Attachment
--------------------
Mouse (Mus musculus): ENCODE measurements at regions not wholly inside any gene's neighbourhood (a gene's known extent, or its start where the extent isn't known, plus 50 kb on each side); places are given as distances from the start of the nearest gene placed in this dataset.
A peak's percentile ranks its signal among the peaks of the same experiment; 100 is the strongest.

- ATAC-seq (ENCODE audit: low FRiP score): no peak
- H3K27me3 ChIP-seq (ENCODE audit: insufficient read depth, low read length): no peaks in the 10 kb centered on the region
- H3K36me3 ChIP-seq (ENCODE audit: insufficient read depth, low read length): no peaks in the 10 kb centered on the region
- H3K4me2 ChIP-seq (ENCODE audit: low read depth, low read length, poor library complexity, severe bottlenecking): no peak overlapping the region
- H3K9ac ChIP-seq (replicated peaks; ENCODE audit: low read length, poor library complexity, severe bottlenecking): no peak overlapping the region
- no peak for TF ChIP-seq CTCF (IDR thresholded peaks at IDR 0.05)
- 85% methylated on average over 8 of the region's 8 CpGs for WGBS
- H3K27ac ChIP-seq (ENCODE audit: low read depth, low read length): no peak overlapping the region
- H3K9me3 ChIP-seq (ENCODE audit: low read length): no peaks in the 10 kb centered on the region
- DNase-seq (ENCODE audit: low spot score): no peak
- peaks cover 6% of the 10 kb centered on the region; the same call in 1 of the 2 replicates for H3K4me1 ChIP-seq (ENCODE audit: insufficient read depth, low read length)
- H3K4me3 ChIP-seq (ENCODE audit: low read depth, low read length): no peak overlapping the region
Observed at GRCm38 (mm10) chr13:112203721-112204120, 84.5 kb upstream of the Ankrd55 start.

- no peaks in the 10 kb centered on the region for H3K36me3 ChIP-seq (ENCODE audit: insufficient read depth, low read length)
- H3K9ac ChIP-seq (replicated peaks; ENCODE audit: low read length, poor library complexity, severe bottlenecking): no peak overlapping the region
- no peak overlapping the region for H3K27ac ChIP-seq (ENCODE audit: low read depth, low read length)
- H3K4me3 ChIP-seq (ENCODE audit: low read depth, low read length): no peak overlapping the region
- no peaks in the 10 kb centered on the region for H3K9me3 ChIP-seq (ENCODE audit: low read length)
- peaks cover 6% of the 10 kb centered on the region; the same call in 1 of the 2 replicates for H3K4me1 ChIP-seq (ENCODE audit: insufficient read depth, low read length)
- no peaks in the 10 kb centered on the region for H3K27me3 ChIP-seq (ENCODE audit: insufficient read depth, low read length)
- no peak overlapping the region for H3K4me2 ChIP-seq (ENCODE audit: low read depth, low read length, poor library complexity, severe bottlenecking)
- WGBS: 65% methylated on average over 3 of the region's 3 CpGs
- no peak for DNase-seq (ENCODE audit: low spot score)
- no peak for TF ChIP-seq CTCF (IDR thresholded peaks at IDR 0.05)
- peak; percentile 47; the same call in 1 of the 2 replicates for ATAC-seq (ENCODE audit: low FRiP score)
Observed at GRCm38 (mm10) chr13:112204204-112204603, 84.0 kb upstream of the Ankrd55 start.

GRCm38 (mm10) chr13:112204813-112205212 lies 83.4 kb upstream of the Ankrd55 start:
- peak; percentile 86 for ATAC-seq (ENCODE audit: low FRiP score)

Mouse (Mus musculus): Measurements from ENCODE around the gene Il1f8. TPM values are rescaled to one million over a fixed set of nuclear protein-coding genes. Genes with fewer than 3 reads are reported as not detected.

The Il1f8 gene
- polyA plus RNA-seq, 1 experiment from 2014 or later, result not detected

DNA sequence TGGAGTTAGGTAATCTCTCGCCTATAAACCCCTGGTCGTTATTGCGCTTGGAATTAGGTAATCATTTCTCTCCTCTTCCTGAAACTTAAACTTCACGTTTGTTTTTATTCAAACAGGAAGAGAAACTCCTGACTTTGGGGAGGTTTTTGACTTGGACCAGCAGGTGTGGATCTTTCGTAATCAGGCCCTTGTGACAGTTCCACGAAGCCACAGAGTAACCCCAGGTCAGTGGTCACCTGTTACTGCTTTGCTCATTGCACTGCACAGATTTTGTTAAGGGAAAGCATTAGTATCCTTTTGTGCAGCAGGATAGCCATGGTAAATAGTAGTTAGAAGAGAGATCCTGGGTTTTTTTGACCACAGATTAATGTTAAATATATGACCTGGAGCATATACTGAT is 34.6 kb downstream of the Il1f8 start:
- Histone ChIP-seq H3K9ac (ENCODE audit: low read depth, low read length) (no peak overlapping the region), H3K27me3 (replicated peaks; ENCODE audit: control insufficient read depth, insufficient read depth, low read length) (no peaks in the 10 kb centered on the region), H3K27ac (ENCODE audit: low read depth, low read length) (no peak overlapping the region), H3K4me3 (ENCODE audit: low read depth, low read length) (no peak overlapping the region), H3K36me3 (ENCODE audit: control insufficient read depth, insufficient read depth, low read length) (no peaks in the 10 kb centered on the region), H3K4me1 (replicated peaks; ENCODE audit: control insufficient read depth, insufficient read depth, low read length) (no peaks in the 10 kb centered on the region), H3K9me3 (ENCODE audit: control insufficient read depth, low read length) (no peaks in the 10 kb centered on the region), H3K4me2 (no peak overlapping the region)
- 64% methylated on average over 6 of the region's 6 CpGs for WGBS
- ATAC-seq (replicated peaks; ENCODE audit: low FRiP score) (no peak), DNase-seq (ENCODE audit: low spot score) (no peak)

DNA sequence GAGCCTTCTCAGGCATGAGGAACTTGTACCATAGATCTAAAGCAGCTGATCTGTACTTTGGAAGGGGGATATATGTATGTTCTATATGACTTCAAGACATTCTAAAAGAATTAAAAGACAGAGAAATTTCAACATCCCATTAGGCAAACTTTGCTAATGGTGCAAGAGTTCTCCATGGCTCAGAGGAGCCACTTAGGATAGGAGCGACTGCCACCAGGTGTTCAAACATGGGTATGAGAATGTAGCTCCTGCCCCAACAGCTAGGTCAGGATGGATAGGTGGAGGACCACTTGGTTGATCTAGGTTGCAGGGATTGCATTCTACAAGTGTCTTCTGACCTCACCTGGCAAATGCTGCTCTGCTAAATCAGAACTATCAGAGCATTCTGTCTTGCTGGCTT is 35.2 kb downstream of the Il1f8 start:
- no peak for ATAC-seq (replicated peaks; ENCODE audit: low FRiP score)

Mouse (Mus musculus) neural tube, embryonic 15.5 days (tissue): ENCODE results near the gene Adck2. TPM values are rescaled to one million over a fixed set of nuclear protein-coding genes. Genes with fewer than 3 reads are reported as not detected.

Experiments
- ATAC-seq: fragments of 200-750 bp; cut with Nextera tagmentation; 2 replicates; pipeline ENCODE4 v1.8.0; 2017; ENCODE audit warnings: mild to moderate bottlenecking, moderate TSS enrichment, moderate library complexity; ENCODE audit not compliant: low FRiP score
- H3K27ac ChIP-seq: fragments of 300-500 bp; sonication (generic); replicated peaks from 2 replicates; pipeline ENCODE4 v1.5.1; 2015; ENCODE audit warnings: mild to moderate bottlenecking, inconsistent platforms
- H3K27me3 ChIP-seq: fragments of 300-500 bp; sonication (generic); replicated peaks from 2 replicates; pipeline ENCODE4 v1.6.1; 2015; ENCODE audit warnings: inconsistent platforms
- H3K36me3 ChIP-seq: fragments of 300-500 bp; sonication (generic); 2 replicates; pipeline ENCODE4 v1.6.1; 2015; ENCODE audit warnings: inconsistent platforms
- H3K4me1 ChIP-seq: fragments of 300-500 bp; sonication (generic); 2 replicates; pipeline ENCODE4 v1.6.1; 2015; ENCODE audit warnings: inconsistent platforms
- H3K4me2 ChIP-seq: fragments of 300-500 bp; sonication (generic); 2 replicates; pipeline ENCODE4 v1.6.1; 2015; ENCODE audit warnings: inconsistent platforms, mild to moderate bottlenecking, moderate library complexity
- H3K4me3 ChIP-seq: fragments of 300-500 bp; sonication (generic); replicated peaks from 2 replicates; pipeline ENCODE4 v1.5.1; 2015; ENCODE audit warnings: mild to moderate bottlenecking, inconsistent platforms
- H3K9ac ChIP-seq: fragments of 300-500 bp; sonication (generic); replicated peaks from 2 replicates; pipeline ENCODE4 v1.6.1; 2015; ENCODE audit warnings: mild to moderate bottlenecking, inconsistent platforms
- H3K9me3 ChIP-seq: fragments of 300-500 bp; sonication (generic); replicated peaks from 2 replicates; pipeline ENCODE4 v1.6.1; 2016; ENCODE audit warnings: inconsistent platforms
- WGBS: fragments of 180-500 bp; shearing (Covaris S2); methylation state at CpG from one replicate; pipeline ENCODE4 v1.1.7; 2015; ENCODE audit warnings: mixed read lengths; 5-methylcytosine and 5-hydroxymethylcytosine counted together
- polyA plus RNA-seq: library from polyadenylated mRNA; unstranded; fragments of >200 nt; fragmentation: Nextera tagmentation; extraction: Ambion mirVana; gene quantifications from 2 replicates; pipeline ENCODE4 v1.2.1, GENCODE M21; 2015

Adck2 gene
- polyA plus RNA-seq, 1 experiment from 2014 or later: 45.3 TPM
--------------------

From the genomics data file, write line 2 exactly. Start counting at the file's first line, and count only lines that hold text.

A peak's percentile ranks its signal among the peaks of the same experiment; 100 is the strongest.